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Opera Lafayette uncovers Monsigny work once sung by Marie-Antoinette

The early music scene in our region -- the early music scene, period -- is particularly fortunate to have Opera Lafayette as a major player.

The D.C-based company has been reviving neglected repertoire since 1995, and doing so with remarkable style. Several Naxos recordings document the quality.

The latest discovery, in a production presented at the Kennedy Center's Terrace Theater Saturday night and heading next to New York on the way to Versailles, is Pierre-Alexandre Monsigny's "Le Roi at le fermier."

This 1762 opera enjoyed considerable popularity back in the day, so much so that it was performed in 1780 in the Theatre de la Reine, starring no less than Marie-Antoinette. That alone gives "Le Roi at le fermier" ("The King and the Farmer") abundant curiosity value.

When Opera Lafayette performs the piece at Versailles, it will be with restored sets from 1780, which, somehow survived all these years in storage. The performances, Feb. 4 and 5, will be in the recently renovated Opera Royal at the storied palace.

"Le Roi et le fermier" abounds in felicitous melodies that settle easily into the ear, and they are enhanced by remarkably colorful orchestration.

The libretto by Michel-Jean Sedaine spins a simple tale set in Sherwood Forest involving a farmer named Richard and his concern for his beloved Jenny (the role Marie-Antoinette sang). That concern stems from the fact that Lurewel, a courtier of the King of England, has dastardly designs on Jenny.

The king, lost during a hunting expedition, ends up in Richard's humble abode, where he learns how decent and wise commoners can be, and how bad Lurewel is for his image. All ends sweetly.

It may be hard to, um, wrap one’s head around the notion that Marie-Antoinette would want to perform in an opera that depicts how benevolent a monarch could behave toward the little people of his kingdom -- a message that doesn't seem to have stuck with the Queen of France, or her hubby, who witnessed her performance.

But it is easy to ...

imagine how charmed Marie-Antoinette would be by Monsigny's music.

The score includes, most notably, a storm scene that inspires vivid writing; on its own terms, it can hold its own against the stormy passages Rossini, Weber and Verdi would compose years later.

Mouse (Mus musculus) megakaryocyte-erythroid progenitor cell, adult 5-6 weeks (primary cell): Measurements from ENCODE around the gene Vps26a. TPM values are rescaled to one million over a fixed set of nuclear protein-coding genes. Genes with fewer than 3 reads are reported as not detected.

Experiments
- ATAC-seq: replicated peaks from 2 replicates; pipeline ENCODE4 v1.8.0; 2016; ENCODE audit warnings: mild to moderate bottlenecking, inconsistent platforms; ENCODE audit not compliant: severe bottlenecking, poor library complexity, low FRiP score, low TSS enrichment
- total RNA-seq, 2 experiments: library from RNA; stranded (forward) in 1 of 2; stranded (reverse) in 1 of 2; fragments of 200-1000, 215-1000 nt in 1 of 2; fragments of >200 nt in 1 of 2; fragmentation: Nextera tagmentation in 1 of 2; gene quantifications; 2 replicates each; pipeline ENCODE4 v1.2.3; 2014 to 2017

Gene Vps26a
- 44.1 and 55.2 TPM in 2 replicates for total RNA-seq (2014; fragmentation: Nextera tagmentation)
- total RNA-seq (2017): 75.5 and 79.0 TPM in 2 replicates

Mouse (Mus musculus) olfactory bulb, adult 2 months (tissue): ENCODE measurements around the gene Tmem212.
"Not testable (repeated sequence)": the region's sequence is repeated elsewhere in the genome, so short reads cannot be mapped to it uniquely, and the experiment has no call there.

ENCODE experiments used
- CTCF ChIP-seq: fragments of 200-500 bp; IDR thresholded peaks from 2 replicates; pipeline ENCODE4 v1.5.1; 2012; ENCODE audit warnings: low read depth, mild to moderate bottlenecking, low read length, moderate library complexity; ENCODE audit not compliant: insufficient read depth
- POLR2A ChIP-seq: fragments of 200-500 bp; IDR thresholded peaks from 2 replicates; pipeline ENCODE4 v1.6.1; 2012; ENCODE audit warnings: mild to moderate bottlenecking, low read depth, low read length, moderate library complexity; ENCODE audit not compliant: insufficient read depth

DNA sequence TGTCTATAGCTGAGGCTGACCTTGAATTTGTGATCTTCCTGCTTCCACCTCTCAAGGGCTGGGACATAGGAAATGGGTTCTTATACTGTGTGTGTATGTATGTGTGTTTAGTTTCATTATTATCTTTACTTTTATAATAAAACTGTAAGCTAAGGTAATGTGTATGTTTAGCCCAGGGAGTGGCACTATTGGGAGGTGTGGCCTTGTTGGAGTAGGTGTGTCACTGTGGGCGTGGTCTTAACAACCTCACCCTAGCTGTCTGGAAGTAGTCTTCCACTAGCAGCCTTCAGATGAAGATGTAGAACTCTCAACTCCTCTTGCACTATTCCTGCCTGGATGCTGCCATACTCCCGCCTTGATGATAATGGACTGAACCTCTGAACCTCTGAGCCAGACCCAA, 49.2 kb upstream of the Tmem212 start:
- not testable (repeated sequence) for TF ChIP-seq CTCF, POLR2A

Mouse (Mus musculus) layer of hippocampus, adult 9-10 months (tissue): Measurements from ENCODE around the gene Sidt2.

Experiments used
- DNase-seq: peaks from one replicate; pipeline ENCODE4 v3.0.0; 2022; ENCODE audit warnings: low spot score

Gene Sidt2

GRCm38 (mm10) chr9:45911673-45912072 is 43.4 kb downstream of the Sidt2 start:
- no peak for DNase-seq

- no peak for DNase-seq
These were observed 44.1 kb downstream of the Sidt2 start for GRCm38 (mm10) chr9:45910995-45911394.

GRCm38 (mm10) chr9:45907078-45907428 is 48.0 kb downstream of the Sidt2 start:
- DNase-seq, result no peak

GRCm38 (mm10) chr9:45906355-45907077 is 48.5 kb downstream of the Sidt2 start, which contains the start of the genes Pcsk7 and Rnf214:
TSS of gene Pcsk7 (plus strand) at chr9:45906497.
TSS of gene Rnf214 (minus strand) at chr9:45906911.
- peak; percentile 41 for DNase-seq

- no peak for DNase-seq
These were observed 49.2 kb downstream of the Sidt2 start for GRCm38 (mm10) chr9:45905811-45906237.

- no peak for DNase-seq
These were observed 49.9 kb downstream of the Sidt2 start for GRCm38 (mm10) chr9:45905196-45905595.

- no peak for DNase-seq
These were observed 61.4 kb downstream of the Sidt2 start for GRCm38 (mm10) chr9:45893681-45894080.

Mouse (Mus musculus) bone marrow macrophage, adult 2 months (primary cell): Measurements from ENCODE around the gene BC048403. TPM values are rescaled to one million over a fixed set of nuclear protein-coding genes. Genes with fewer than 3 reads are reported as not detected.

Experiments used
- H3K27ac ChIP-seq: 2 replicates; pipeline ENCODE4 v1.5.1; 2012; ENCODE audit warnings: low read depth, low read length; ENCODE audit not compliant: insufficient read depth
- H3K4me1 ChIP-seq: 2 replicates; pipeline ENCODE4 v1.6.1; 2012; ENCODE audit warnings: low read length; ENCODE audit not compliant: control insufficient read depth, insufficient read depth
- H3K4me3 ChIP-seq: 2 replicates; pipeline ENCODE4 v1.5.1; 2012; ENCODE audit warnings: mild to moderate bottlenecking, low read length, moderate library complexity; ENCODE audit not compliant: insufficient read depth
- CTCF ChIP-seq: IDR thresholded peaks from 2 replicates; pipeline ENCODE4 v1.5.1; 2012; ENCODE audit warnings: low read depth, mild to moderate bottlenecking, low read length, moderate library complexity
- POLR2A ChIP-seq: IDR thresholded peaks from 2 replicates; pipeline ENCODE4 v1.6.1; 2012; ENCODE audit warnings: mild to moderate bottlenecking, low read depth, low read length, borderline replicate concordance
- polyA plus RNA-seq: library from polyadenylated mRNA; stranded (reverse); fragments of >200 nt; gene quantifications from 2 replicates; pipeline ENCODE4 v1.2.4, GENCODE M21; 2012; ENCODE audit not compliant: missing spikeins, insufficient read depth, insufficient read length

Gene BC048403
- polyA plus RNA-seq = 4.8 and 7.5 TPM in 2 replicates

Opera Lafayette assembled a lively cast for this semi-staged production.

William Sharp, as Richard, was up to his usual standard, delivering a musically astute performance, filled with subtle, communicative inflections.

Although Dominique Labelle, as Jenny, sounded a little stiff at the start, the tone and the phrasing warmed up quickly.

As the King, Thomas Michael Allen produced a light, sometimes tentative sound, but did expressive work along the way. Jeffrey Thompson, as Lurewel, got a good meal from chewing the minimal scenery (by Bill Harkins). The foppish characterization is a very tired device, but Thomspon carried it off with a fresh zing, and his baritone rang out in sturdy, vivid fashion.

A good deal of characterful singing also came from Delores Ziegler as Richard's Mother. She made the most of a little aria sung while serving the King a meal that, from the droll sound of the accompanying woodwinds, must have had a distinctly avian flavor. Yulia Van Doren (Betsy), Thomas Dolie (Rustaut), David Newman (Charlot) and Tony Boute (Courtesan) rounded things out vibrantly.

The orchestra of period instruments sounded limber and polished. Company founder/artistic director Ryan Brown conducted with obvious affection, keen interest in subtleties of the scoring, and an effective pulse that kept things flowing nicely.

The production, directed by Didier Rousselet, took a curious approach. Rousselet and another excellent actor, Monica Neagoy, handled most of the spoken dialogue, while the singers mimed the action.

It didn't entirely persuade theatrically, but the duo could hardly have been more engaging. Even the way they entered the opera proved memorable -- seen only from the shoulders up, as if two sculpted busts on pedestals, gradually and amusingly coming to life.


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